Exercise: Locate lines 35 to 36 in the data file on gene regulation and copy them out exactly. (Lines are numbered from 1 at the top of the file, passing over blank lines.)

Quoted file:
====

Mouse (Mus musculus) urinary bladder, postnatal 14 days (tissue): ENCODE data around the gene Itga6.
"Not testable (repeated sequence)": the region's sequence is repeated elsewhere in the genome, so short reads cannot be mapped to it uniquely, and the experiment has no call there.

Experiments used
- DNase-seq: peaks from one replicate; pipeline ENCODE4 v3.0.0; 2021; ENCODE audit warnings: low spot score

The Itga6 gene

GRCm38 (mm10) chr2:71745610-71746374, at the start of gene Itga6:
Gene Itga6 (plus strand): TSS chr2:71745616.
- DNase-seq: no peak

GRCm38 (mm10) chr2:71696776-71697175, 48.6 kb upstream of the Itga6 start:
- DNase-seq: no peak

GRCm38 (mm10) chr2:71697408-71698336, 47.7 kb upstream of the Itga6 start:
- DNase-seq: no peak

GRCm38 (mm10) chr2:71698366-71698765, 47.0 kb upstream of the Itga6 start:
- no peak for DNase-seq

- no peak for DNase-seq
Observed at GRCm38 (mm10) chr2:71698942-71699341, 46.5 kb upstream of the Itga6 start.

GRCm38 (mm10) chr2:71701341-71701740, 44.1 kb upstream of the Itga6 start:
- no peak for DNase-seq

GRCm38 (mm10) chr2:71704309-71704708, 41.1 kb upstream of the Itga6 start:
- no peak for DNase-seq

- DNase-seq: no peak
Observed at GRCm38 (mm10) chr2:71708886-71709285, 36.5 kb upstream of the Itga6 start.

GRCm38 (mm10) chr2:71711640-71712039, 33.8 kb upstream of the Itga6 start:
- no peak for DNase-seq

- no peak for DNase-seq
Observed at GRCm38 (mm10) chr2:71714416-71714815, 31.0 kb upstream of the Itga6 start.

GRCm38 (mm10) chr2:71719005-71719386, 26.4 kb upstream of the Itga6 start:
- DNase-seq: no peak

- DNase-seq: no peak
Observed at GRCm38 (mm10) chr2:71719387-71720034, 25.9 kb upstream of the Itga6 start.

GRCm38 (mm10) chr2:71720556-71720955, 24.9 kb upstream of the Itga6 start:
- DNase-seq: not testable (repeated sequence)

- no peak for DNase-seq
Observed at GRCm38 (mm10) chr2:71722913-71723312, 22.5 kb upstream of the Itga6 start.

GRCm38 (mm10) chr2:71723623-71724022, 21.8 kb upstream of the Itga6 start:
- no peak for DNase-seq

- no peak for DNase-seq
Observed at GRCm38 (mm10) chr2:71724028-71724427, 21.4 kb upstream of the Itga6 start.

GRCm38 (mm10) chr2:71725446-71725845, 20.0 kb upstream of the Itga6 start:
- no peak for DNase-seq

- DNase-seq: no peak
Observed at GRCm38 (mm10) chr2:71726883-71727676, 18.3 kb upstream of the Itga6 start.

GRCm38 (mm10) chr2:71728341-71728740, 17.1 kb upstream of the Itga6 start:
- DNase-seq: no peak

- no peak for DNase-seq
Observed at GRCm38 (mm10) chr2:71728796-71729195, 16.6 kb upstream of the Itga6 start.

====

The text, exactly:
GRCm38 (mm10) chr2:71723623-71724022, 21.8 kb upstream of the Itga6 start:
- no peak for DNase-seq